Sustainability Branding and Earth Day Event Planning and Design for CSX Transportation’s Environmental Operations
CSX had an image problem. The public perceived the company to be environmentally irresponsible. Part of this stemmed from the fact that the public conjures up pictures of powerful locomotives belching black smoke when they hear the word railroad. But part of it was due to well-publicized incidences where CSX made mistakes. One infamous example was when a chemical car burned in a New Orleans neighborhood. Although no one was hurt, a jury sent a message to CSX by awarding plaintiffs $3.4 billion. In response, CSX underwent a top-to-bottom cultural change focused on environmental responsibility and safety. They needed to get a new message out—that CSX was a changed company.
We were retained by CSX to help promote their environmental focus internally and externally. Internally, we designed communications for environmental training and operations. Externally, we used several coordinated strategies to promote the company’s sustainability. These included:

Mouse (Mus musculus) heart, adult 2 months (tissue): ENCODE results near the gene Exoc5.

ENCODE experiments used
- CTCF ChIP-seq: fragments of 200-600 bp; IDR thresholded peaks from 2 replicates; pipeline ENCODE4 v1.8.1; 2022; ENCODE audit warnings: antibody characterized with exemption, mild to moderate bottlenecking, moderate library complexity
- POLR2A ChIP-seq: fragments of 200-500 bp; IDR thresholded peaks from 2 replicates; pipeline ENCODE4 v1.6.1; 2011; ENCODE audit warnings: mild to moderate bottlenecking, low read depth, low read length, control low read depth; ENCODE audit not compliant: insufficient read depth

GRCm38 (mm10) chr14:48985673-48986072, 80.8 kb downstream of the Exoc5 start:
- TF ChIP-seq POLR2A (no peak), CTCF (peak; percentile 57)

An award-winning, 24-page book and three consecutive Earth Day events for employees and the public. In the book, Transporting What We Need Today and Responsibly Caring for Our Future, we summarized CSX’s extensive environmental programs. In order to make it comprehensible, we developed an overall framework using People, Water, Air, and Earth.
Earth Day events that showcased CSX’s environmental focus through indoor and outdoor exhibits, posters, videos, speakers, and student participation. The lobby of CSX’s headquarters was transformed into a rainforest, with thatched huts, trees, animals, and educational features about CSX’s environmental stewardship.
Coordinated student participation at three schools, where students created bird houses and artwork celebrating the environment.
The book and the Earth Day events were unlike anything CSX had done before. More than 300 employees and members of the public participated each year. The event was attended by the mayor of Jacksonville and other local dignitaries.
The book was awarded a Gold Ink Award, the print industry’s most prestigious award, and a Parthenon Award, Nashville’s communication award competition.